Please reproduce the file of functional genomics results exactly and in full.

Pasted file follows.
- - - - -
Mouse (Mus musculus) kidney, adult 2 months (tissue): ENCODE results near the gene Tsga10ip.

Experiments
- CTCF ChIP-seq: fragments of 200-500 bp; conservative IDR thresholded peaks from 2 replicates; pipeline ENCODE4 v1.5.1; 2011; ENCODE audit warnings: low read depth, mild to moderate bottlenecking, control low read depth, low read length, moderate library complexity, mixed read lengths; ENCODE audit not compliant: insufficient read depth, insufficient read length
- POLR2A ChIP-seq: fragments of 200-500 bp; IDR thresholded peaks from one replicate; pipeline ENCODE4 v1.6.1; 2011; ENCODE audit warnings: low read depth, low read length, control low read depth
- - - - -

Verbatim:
Mouse (Mus musculus) kidney, adult 2 months (tissue): ENCODE results near the gene Tsga10ip.

Experiments
- CTCF ChIP-seq: fragments of 200-500 bp; conservative IDR thresholded peaks from 2 replicates; pipeline ENCODE4 v1.5.1; 2011; ENCODE audit warnings: low read depth, mild to moderate bottlenecking, control low read depth, low read length, moderate library complexity, mixed read lengths; ENCODE audit not compliant: insufficient read depth, insufficient read length
- POLR2A ChIP-seq: fragments of 200-500 bp; IDR thresholded peaks from one replicate; pipeline ENCODE4 v1.6.1; 2011; ENCODE audit warnings: low read depth, low read length, control low read depth